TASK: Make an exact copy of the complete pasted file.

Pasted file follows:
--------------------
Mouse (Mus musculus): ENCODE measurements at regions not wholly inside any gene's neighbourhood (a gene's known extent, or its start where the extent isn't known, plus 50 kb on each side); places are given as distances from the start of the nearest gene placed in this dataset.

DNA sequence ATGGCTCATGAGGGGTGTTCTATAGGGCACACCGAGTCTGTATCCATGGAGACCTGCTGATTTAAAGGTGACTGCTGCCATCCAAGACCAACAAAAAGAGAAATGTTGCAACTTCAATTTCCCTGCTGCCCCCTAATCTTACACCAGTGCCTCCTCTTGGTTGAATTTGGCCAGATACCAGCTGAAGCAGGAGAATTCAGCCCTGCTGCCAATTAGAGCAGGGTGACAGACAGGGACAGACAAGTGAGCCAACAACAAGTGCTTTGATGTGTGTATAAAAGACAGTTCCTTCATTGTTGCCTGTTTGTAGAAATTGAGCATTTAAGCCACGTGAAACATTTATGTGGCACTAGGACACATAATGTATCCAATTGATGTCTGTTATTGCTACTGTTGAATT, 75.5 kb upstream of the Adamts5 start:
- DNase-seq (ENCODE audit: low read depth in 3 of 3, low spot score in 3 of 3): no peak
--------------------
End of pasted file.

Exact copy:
Mouse (Mus musculus): ENCODE measurements at regions not wholly inside any gene's neighbourhood (a gene's known extent, or its start where the extent isn't known, plus 50 kb on each side); places are given as distances from the start of the nearest gene placed in this dataset.

DNA sequence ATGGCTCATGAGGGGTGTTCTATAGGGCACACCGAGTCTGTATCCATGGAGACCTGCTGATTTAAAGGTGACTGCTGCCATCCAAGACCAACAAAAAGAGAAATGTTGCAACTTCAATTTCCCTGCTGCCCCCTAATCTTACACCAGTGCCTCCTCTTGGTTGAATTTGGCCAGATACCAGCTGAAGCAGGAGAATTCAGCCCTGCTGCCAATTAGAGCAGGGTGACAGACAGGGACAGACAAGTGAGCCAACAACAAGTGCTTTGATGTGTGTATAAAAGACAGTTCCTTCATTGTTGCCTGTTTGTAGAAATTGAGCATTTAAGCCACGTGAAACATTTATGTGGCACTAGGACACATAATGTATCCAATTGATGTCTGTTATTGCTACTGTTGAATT, 75.5 kb upstream of the Adamts5 start:
- DNase-seq (ENCODE audit: low read depth in 3 of 3, low spot score in 3 of 3): no peak